If there’s one thing that sucks, it’s being caught on an adventure without the proper cold-weather attire. While this is by no means a comprehensive list, these are 6 crucial items you should absolutely invest in if you haven’t already.
my cold-weather gear
Thermal Long Underwear
Let’s start from the inside out. Potentially your most important layer is going to be your base layer. It’s going to be your last line of defense against the chill, so getting warm underoos is important. I brought two pairs of Polarmax Base Layer underwear with me to Iceland and they were the main reason why I didn’t freeze my giblets. They should be snug and thin enough to fit underneath a pair of pants and a shirt or sweater. These might be better off trying on in a store, but you can see the underwear I bought here.
It sucks to have cold hands. Trust me, I went to Iceland without the right gloves and I was miserable for the first half of the trip. Getting wool gloves is important, since they stay warm and dry quickly. It’s nearly impossible to take photos of the Northern Lights when your fingers won’t move and feel like they’re on fire. For my trip to Iceland, I bought the Columbia Thermarator Gloves. While they were a bit light for that environment, I see them being useful going forward on most other trips. They even have touch-sensitive spots on the thumbs’ and index fingers so you can use your smartphone! Don’t be like me, pack your gloves from the get-go.
I’ve said it before and I’ll say it again. Buy. Good. Socks. Darn Tough wool hiking socks are warm and insanely comfortable. It doesn’t matter how great your boots are, if you don’t have the proper socks, then all of your little pigs will go straight to the deep freezer. Buy good socks. It’s simple.
Now that you know the qualities of the best hiking boots, it’s time to put ’em to use! When you pair these with your thick socks, your feet should be snug, secure, and toasty. The best way to keep them feeling that way is to make sure that your boots are waterproof. As someone who fell in a river photographing Gufufoss, wet feet in the cold is not a fun experience. While there are many great options for boots, I splurged and got the Salewa Ultra Flex Mid GTX boots, which were light, waterproof, and surprisingly warm. Plus, they had literal tire tread as grip, so I only slipped once the entire trip. Take care of your toes and keep ’em comfy!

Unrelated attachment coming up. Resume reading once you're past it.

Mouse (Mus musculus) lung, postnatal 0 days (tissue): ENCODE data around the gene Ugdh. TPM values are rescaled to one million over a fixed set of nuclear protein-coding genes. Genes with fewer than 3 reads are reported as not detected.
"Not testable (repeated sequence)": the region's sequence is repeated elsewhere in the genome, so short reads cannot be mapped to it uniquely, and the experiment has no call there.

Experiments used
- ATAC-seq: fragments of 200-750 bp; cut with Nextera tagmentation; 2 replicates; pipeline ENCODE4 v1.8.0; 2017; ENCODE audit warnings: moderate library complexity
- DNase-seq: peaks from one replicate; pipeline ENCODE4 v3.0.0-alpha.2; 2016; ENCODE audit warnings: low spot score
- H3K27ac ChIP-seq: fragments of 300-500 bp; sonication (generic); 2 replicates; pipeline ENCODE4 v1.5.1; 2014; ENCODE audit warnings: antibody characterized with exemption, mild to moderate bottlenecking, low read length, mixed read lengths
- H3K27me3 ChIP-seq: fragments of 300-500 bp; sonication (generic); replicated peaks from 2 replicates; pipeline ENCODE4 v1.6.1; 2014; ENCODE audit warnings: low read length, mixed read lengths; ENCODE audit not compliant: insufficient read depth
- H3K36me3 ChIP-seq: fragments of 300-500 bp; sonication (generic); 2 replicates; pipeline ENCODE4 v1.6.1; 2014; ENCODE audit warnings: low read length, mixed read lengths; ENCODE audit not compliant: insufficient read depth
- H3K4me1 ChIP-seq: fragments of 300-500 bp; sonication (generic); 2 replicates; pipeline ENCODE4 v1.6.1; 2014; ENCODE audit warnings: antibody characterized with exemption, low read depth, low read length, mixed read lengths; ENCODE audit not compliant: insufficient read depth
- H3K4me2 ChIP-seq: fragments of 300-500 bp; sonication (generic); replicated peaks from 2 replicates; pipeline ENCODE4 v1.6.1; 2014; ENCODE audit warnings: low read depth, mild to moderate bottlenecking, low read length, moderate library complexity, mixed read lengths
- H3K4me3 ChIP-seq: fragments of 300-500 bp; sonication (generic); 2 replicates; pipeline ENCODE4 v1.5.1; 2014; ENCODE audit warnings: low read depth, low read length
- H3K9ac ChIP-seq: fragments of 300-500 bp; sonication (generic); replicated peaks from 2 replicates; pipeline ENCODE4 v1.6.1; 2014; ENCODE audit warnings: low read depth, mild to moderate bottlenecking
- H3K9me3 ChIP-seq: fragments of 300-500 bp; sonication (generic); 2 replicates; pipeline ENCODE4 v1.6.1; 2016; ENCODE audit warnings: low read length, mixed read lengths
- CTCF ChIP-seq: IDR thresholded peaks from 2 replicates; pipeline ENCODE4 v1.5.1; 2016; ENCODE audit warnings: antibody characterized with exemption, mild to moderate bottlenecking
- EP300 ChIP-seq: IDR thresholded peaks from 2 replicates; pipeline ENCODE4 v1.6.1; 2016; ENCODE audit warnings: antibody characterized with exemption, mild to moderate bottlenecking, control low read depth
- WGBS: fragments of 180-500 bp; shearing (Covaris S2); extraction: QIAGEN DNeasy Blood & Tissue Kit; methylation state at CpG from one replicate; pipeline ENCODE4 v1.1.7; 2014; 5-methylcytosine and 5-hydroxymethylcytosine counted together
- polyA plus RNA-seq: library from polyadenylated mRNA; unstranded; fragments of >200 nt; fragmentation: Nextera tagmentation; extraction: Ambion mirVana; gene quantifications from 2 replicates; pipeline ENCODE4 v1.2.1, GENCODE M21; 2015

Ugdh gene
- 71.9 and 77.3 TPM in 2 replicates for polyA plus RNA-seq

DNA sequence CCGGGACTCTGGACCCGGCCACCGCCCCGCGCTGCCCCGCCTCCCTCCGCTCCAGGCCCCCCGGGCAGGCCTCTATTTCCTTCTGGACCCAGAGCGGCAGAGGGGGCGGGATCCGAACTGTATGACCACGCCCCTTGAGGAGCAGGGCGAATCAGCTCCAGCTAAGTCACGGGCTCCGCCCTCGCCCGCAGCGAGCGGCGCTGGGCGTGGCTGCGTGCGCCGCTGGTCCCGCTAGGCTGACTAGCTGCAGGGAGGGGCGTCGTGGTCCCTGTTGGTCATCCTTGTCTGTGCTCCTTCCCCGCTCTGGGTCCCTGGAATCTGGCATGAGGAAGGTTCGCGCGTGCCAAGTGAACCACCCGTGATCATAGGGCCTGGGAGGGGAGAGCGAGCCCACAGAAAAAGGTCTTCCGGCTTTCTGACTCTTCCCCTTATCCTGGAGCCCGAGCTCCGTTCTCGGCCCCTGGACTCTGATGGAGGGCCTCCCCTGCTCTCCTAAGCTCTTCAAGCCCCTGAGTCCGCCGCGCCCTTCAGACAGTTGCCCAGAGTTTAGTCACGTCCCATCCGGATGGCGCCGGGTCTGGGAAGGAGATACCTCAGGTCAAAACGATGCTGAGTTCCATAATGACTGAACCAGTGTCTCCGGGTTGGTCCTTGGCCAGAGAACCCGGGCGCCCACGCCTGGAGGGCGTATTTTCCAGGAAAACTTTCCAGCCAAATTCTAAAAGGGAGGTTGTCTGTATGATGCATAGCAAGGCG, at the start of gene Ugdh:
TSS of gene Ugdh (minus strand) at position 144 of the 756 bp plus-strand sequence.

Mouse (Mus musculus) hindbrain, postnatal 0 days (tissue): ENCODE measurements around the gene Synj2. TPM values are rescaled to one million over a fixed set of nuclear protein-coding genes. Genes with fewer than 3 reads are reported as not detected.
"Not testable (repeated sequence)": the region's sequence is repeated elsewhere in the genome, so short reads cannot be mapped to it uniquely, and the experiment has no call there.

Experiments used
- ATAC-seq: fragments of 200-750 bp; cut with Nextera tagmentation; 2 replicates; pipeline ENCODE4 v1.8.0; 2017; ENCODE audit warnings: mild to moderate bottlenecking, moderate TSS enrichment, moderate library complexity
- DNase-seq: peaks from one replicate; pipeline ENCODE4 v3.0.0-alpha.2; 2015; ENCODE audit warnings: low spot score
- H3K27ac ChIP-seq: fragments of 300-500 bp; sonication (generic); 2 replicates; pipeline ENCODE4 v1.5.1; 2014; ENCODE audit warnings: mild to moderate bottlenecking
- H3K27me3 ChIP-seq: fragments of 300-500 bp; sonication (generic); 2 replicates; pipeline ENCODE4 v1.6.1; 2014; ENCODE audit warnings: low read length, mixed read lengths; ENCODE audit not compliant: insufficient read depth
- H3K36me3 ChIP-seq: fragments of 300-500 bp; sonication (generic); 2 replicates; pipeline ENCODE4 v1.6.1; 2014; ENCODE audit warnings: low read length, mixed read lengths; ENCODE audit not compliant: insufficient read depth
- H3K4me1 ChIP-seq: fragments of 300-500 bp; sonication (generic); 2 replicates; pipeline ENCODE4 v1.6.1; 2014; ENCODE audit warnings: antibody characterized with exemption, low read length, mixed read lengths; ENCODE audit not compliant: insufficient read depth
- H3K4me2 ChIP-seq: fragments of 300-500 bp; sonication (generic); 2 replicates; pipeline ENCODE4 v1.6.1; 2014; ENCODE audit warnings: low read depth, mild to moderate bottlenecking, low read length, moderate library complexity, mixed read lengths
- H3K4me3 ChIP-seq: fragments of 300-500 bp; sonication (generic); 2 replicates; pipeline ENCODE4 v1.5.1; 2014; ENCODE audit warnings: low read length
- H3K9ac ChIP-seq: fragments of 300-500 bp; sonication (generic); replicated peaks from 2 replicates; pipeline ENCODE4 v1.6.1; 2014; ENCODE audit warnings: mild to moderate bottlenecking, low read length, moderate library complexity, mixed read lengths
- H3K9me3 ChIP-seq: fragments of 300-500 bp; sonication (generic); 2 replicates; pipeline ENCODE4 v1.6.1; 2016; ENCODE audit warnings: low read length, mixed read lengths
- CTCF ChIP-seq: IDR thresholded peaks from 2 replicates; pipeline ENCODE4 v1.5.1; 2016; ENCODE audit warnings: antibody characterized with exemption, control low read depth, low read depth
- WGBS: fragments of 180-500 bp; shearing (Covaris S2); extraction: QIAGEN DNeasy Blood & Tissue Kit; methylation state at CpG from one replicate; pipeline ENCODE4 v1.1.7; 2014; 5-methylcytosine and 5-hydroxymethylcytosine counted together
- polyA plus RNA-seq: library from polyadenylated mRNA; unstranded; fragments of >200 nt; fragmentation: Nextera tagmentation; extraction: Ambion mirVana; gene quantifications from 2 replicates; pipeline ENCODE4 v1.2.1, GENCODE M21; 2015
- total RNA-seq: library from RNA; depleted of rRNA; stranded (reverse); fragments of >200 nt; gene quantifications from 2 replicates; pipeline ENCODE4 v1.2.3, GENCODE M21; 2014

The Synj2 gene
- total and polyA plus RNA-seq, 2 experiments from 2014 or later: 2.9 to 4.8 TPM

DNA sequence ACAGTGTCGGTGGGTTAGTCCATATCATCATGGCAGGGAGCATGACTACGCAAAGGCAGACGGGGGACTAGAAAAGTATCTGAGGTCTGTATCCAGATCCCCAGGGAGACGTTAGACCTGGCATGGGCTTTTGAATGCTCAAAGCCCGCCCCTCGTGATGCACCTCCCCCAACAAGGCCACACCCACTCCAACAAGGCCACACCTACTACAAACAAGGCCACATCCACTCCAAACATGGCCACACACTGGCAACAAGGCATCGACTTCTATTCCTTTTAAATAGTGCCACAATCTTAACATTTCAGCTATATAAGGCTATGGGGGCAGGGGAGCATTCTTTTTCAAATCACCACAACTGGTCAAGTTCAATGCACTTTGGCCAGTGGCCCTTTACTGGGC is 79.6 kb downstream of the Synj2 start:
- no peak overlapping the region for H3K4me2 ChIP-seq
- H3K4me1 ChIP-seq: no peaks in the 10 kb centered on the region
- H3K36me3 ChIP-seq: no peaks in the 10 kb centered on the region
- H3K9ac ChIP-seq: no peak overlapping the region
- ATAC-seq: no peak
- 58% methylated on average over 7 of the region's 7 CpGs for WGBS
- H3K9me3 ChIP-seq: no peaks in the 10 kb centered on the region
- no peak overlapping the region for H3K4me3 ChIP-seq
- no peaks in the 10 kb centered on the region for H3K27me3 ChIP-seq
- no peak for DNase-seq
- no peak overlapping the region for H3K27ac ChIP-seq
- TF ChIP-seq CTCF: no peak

Medium Jacket and/or Sweater
One of the first protips you hear about staying warm is to layer. That way, you can be prepared for shifts in temperature and adjust by adding/removing clothes. It’s simple, but it’s easy to forget when you’re rushing through packing. An easy formula? Pack both a medium jacket and light/medium sweater. My go-to items are a puff jacket from Uniqlo and a knit sweater from the Gap. They’re not the nicest or most expensive items, but they certainly do the job.
thick Winter Jacket
Let’s end with the most apparent part of your packing list, shall we? A hefty winter jacket is the first defense against the elements, so it should be thick, warm, and waterproof. I use a trendy looking bomber shell jacket, the Tommy Hilfiger Soft Shell Bomber. I bought it while in Oregon last year and it’s been one of the most useful pieces of clothing I own. It has two built-in layers, the outer shell and an inner down puff layer. It’s pretty much weatherproof (something that wasn’t advertised) and I’ve worn it in both the rain and snow and have not gotten wet. All-in-all, I’d highly suggest it , since it’s done such a good job at keeping my torso nice and toasty.
those are your cold-weather essentials!
While there’s a long list of things to pack when planning travels in a cold area, the above pieces of clothing will be your best bet at warding off the chill. Have your own winter weather wear suggestions? Comment below and let me know!
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